Maria Lozano Molina

Zaragoza 3 March 1914 – Toulouse (France) 9 February 2000. Involved with the libertarian movement from the age of fifteen, she had links to the Los Solidarios group through family connections and was also in touch with the Alcrudos through the family guesthouse much frequented by comrades. Come the revolution in 1936, she was one of the women who took to the streets and with others briefly took over the town of Alcubierre, only to enlist with the Durruti Column and later became a member of the collective in Sariñena. When the civil war finished she endured the concentration camp in Gaillac in the Tarn department of France and then joined the partisans in Grenade (Haute Garonne) along with her partner Ángel Mombiola (who was killed near Ondes in 1944). In 1944-45 she made a clandestine trip back into Spain in search of her daughter and got into difficulties on the return leg as she got lost in the mountains. Having settled in Toulouse, she kept an open house for libertarian activists and later went on to be active in the Libertarian Youth, CNT and IWA, helping Sabaté and the autonomous assault groups (the MIL and the GARI), was subsequently involved with the CRAS documentation centre (Centre de Recherche sur l’Alternative Sociale, which she chaired up until she died). She mounted a vigorous campaign with the Retonda group against the nuclear power station in Golfech. She was a regular at meetings and rallies right up until shortly before she died. She was a poet.


Our translator found this reference to an unnamed Mombiola (possibly Angel, Maria’s partner?): after militarisation of the militias “some […] stayed on the front as irregulars like Mombiola of the Libertarian Youth, enrolled in the Durruti Column: he declined a post as battalion commander and then rejected militarisation and then carried on with the struggle as part of a team of dinamiteros up until the collapse of the Aragon front.”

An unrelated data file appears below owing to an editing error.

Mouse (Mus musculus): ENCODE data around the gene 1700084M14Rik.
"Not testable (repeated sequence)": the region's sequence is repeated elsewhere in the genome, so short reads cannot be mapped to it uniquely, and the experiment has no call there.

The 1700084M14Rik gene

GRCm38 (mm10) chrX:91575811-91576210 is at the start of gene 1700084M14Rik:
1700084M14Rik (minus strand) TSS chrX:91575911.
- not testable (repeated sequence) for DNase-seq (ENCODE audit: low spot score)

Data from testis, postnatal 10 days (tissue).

Source: Antoine Gimenez et les Gimenologues: Les Fils de la Nuit (Ed. L’Insomniaque, 2006) p. 37.

The Alcrudo Brothers:
They were two brothers, doctors from Aragon, who meandered through a succession of leftist and avant garde groups in the 1920s before ending up associated with the CNT. Their names were Miguel Jose Alcrudo and Augusto Moises Alcrudo.  Miguel had been a supporter of Alejandro Lerroux in Lerroux’s time as a red hot revolutionary. They were freemasons and republicans and libertarians and Augusto Moises was vice-president of the CNT’s National Federation of the Health Industry. They both joined the CNT Aragon in 1930 and in 1933 they served on the National Revolutionary Committee that sponsored the December 1933 uprising in Aragon.

From: Adapted from and 'Outline Biographical Encyclopedia of Spanish Anarchism' by Miguel Iñíguez. Translated by: Paul Sharkey.